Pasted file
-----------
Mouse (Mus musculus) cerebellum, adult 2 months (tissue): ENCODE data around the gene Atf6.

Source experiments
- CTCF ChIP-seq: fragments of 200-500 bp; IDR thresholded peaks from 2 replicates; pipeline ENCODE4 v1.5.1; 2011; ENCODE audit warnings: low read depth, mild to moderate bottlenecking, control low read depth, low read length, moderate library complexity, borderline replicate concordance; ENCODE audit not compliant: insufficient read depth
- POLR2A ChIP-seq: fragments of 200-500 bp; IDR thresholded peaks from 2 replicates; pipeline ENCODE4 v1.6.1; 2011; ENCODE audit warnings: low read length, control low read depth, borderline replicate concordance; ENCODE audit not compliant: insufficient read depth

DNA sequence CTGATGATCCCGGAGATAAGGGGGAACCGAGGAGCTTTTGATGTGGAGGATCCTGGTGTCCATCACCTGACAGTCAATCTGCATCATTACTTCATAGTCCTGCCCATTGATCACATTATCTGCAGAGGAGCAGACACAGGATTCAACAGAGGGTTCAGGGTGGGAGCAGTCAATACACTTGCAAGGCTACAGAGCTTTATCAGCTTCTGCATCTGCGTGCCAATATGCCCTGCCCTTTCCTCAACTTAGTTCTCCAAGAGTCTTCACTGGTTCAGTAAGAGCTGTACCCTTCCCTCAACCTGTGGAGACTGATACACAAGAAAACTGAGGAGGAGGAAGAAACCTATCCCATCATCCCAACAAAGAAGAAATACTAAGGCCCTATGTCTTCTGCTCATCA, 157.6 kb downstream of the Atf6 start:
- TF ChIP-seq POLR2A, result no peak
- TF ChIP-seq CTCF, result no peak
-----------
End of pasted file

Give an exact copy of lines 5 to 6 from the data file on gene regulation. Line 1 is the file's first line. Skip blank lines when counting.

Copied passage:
DNA sequence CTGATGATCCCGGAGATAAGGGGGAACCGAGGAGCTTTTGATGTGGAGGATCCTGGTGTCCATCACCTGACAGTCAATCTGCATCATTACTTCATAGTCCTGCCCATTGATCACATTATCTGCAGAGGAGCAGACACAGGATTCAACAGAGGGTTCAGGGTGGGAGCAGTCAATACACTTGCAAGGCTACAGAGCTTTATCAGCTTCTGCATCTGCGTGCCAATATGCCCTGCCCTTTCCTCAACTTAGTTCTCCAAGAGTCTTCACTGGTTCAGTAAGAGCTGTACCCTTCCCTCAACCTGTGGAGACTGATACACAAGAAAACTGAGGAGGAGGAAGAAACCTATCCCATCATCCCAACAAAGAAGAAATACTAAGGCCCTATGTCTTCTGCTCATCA, 157.6 kb downstream of the Atf6 start:
- TF ChIP-seq POLR2A, result no peak